Governor’s Budget Proposal Emphasizes Early Childhood Investment


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When Governor Newsom presented his budget last week, he sent a clear message that improving access to quality care and learning for young children is a top priority.

The Budget proposes the development of a plan to achieve universal preschool for all children in California. It calls for a one-time General Fund investment of $500 million for child care infrastructure and education opportunities for California’s child care workforce.

The long list of proposed expansions, increases, changes and edits will form the basis of the budget discussions between the Governor and Legislature leading to a revised proposal, due in May. The fact that early learning will be an important component of these discussions represents significant progress for the early care and learning field. There will also be a complicated series of negotiations as proposed legislation related to early learning makes its way through the State Assembly and Senate.

Following are some of the specific elements related to early care and learning that were spelled out in Governor Newsom’s budget proposal:

  • $10 million in one-time, non-Proposition 98 funding for the development of a longitudinal data system that will connect student data starting with early education providers.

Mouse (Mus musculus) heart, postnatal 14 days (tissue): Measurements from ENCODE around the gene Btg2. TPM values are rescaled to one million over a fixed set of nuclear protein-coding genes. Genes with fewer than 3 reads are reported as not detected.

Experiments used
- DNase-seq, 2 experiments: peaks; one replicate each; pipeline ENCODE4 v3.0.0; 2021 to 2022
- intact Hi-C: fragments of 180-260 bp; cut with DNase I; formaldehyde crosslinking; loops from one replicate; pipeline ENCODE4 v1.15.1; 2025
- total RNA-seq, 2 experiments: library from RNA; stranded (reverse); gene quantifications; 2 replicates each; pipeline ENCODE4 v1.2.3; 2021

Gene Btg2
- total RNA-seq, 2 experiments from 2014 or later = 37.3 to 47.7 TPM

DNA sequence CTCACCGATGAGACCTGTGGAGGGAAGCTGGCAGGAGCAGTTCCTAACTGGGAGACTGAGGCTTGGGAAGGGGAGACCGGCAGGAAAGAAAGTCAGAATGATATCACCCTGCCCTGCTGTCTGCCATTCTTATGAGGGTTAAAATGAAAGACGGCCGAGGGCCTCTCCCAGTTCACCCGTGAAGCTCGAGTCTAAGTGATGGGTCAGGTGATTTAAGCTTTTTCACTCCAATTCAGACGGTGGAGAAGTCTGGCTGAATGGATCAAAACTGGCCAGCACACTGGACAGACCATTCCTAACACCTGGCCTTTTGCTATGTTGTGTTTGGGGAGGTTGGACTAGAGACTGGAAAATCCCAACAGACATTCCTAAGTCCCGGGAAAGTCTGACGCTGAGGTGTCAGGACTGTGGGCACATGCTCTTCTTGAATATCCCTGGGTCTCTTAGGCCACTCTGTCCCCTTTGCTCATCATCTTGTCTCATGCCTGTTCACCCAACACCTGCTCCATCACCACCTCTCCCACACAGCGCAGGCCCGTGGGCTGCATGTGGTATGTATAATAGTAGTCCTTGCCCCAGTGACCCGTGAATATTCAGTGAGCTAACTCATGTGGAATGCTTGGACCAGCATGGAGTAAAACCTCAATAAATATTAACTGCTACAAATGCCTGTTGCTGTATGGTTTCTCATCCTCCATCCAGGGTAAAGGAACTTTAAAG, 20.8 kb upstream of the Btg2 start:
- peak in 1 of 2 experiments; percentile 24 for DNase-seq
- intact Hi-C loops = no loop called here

• Funding for universal preschool for all income-eligible four-year-old children in the state, phased in over a 3-year period

  • Eliminating the requirement that families with four-year-olds provide proof of parent employment or enrollment in higher education to access the full-day California State Preschool Program.

  • $750 million one-time funding to address barriers to full-day kindergarten for the 22% of districts that do not provide it.

  • $500 million in one time expenditures to both 1) expand subsidized child care facilities in the state and 2) make a significant investment in the education of the child care workforce to improve the quality of care and move child care professionals along the early education/child care professional continuum.

  • $122 million in increased funding of Cal Grant awards for student-parents with dependent children attending California’s public colleges.

  • $50 million one-time funding to support Child Savings Account pilot projects and partnerships with First 5 California, local First 5 Commissions, local government, and philanthropy.

  • More than $100 million to expand home visiting programs

  • $60 million to increase the number of children in Medi-Cal receiving developmental screenings.

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